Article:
9.1 Overview

This section provides the offender inventory analysis for the 2006 -2007 financial year. The earlier pages give balances, inflow and outflow data for each of the main classes of offenders managed: prison sentenced, remanded in custody, release ordered, community sentenced and recently managed offender pool. The later pages give the overall balance sheet and summary of inflow and outflow transitions followed by analysis of the overall offender pool growth and circulation of offenders.

To enable this form of analysis, each offender’s history has been simplified to a single timeline made up of the major management periods experienced, with enforcement of a one-day/one-status approach. In this system, and in order that analysis of transitions from one status to another can be usefully made, offenders subject to overlapping or concurrent forms of management are counted only once on any given date. As a consequence an individual offender described as transitioning from "Remand" status to "Community Work" status could result from either the remanded person being sentenced to start a new period of community work, or it might be that an individual already on community work was remanded in custody and then reverted to the original community work sentence (identifying the reason for the transition is not part of this report). The offender inventory and consequently the whole Offender Volumes Report therefore describes "episodes" of management, rather than sentences. This means that the numbers in the current report may differ from those reported elsewhere by Corrections.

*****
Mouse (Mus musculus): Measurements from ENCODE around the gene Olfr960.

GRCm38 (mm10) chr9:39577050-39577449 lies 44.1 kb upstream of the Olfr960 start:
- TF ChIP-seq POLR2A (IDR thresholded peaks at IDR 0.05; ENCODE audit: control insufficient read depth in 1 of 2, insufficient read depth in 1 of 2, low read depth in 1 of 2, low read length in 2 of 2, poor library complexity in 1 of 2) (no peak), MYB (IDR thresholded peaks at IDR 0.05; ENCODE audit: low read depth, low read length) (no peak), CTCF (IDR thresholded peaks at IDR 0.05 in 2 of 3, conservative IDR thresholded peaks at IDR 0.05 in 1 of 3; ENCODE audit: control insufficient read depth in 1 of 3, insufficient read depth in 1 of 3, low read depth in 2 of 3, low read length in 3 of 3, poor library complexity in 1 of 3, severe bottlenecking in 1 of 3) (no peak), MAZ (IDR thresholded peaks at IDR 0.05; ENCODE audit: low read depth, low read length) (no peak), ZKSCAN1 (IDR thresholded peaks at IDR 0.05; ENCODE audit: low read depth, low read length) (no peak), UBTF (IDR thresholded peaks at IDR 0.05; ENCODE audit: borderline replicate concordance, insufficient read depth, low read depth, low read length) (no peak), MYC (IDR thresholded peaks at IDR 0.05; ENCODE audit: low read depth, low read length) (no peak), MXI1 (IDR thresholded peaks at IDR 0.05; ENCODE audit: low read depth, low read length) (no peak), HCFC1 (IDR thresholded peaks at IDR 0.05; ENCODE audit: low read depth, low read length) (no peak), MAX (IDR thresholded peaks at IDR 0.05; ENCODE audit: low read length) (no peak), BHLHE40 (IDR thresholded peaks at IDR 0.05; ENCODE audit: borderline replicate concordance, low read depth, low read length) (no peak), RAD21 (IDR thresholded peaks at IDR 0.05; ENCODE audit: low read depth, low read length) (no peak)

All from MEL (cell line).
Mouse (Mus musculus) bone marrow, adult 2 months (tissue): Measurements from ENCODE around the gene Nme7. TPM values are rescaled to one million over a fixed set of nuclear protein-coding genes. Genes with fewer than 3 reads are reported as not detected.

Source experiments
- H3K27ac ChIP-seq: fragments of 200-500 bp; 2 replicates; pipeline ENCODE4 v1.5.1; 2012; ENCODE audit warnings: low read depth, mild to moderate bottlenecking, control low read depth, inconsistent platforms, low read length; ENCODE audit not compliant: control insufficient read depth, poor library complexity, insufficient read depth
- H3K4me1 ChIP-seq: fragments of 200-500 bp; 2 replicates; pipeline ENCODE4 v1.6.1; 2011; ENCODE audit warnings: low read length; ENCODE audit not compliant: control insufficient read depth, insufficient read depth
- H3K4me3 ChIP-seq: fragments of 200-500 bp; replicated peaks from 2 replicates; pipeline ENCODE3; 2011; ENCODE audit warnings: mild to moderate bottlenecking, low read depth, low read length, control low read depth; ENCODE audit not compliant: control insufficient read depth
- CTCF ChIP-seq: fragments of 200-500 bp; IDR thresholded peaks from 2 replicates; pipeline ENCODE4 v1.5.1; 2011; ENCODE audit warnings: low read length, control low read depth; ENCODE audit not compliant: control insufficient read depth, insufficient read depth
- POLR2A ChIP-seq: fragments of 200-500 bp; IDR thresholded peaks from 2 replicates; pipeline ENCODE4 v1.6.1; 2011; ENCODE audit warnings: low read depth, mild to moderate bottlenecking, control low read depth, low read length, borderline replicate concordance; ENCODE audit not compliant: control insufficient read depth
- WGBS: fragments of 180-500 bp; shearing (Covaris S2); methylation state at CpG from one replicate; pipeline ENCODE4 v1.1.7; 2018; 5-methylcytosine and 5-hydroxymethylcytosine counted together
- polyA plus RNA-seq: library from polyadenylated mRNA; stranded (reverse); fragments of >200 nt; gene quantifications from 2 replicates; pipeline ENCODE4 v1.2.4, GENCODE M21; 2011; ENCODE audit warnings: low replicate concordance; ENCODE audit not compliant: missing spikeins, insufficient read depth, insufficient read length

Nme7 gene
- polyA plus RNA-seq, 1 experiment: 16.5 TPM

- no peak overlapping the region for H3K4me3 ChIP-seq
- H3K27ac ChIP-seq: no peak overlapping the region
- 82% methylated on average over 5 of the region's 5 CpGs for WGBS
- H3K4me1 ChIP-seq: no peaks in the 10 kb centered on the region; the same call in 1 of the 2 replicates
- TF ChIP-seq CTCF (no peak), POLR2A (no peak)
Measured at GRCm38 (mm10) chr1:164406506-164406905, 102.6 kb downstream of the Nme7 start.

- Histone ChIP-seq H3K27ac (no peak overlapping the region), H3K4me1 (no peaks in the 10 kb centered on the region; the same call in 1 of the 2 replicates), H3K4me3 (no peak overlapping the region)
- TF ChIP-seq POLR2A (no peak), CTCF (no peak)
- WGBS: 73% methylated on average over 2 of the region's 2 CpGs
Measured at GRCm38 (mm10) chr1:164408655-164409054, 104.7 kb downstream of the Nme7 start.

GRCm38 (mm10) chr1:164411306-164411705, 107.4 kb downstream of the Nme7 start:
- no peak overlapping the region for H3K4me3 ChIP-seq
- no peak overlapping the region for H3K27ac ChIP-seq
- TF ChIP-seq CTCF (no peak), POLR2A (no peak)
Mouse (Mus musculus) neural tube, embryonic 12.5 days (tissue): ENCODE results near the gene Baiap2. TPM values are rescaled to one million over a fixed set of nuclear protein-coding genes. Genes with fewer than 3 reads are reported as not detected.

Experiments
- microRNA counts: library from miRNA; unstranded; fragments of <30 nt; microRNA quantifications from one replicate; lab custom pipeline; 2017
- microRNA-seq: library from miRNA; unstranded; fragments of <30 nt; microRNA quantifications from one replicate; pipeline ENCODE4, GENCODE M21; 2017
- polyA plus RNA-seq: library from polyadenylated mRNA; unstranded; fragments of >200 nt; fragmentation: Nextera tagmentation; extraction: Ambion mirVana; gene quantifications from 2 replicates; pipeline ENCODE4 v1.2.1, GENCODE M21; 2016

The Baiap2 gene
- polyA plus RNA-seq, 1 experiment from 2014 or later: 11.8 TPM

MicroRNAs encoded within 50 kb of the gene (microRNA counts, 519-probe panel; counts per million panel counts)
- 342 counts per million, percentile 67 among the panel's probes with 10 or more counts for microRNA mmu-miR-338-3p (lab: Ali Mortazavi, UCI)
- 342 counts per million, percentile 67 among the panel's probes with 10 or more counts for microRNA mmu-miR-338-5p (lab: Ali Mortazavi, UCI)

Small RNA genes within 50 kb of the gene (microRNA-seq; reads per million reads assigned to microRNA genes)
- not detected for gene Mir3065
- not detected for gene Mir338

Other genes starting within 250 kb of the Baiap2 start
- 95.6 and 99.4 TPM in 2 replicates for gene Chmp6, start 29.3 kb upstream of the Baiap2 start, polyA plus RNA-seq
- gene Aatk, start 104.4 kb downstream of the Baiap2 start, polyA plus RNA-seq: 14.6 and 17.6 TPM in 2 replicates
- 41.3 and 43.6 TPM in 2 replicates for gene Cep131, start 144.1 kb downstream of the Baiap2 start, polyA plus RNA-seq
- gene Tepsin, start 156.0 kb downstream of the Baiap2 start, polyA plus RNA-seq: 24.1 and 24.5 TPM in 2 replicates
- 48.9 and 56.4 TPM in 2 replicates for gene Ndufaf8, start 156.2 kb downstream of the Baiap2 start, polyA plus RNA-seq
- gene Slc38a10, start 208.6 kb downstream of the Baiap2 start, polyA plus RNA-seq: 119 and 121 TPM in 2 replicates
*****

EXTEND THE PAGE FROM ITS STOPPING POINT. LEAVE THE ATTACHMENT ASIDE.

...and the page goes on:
As noted earlier the offender inventory is analogous to a financial accounting or inventory management report. In financial accounting both cash flow and balance sheets are provided, while inventory management reports both stock on hand and stock turn over. In the current report, offender flows and balances in the various management pools are detailed, such that the opening balance plus inflows less outflows equals the closing balance. In keeping with this inventory approach, offenders’ status at year’s commencement is carried forward from the previous year.

The number of transitions from one management group to another gives an indication of the amount of work relating to the annual throughput. Given the variable amount of work associated with different forms of transition (for example, a new reception into prison vs. a transition from remand status to sentenced status), knowing the volumes associated with the different transitions is useful management information.